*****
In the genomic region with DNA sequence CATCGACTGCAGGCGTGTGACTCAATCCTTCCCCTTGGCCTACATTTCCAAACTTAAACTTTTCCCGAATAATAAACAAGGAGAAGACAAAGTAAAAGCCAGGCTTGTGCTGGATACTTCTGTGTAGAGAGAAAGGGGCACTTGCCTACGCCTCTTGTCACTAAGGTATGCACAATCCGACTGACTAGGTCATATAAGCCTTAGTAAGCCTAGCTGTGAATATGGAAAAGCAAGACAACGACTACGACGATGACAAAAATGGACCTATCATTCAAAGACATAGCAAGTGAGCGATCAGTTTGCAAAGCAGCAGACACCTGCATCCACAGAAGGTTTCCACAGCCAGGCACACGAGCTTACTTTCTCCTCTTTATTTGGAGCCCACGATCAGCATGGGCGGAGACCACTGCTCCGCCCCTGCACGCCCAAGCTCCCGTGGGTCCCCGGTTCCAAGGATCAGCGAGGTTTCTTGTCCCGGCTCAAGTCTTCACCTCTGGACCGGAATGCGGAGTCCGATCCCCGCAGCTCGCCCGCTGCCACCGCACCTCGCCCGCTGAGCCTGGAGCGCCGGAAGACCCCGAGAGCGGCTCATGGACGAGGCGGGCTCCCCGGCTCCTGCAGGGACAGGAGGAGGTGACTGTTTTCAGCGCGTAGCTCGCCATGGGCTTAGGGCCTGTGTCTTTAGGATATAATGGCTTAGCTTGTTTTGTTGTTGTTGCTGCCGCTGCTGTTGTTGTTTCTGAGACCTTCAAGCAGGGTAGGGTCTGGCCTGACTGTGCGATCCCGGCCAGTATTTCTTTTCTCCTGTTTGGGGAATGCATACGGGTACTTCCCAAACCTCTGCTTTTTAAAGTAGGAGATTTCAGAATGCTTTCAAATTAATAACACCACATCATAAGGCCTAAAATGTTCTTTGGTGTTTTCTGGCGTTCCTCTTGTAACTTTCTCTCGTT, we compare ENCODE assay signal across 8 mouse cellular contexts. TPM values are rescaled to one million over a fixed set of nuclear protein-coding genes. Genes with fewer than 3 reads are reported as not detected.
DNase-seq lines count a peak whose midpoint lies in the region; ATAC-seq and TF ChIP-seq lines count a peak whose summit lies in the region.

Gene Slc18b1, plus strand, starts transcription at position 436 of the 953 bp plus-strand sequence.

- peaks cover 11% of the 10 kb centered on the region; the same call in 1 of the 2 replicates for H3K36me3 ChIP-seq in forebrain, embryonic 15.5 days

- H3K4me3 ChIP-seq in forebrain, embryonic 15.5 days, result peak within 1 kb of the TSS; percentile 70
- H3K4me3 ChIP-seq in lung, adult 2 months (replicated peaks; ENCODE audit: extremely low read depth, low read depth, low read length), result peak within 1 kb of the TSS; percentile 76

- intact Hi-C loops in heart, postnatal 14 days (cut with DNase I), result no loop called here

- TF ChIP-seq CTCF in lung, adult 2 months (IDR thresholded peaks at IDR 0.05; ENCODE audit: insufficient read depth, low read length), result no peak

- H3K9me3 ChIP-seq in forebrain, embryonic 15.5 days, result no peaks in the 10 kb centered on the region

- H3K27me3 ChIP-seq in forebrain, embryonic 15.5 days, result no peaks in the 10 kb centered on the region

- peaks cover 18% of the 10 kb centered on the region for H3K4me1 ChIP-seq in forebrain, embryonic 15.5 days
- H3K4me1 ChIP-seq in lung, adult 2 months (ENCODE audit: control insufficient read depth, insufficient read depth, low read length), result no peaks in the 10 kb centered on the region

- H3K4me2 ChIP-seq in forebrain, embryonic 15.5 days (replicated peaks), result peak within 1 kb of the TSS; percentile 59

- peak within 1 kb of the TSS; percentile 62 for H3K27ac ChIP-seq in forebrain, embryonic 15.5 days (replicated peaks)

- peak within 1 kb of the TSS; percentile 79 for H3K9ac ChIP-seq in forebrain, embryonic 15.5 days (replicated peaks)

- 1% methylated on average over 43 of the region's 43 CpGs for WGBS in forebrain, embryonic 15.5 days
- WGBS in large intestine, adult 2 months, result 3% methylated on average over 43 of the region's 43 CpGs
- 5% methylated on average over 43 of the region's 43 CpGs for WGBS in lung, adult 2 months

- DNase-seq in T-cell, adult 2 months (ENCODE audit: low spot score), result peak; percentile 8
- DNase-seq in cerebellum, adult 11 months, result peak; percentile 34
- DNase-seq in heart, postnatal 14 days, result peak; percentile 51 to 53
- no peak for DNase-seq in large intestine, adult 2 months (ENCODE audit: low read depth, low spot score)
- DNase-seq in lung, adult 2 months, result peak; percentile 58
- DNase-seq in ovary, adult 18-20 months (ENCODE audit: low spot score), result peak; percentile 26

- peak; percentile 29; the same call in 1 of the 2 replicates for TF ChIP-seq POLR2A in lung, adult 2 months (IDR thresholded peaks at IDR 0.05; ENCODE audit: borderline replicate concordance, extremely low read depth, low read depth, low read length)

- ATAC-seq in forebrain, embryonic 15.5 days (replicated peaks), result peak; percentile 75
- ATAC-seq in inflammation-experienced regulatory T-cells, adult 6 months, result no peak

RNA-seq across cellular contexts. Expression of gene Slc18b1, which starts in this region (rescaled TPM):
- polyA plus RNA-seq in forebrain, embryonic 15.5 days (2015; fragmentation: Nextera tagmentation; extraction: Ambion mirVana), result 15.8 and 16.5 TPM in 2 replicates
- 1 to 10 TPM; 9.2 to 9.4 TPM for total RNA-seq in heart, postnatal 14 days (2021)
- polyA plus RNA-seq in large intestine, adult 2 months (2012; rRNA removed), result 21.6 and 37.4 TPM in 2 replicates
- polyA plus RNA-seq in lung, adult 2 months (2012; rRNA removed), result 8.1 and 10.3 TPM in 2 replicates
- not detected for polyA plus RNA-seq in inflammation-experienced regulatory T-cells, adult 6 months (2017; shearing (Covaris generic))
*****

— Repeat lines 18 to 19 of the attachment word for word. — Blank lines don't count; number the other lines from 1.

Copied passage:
- 5% methylated on average over 43 of the region's 43 CpGs for WGBS in lung, adult 2 months

- DNase-seq in T-cell, adult 2 months (ENCODE audit: low spot score), result peak; percentile 8